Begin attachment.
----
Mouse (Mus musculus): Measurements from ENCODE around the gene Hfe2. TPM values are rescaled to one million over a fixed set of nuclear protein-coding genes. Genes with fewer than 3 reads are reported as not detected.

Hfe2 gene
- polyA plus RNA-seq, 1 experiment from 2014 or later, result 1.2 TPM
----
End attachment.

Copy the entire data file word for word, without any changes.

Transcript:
Mouse (Mus musculus): Measurements from ENCODE around the gene Hfe2. TPM values are rescaled to one million over a fixed set of nuclear protein-coding genes. Genes with fewer than 3 reads are reported as not detected.

Hfe2 gene
- polyA plus RNA-seq, 1 experiment from 2014 or later, result 1.2 TPM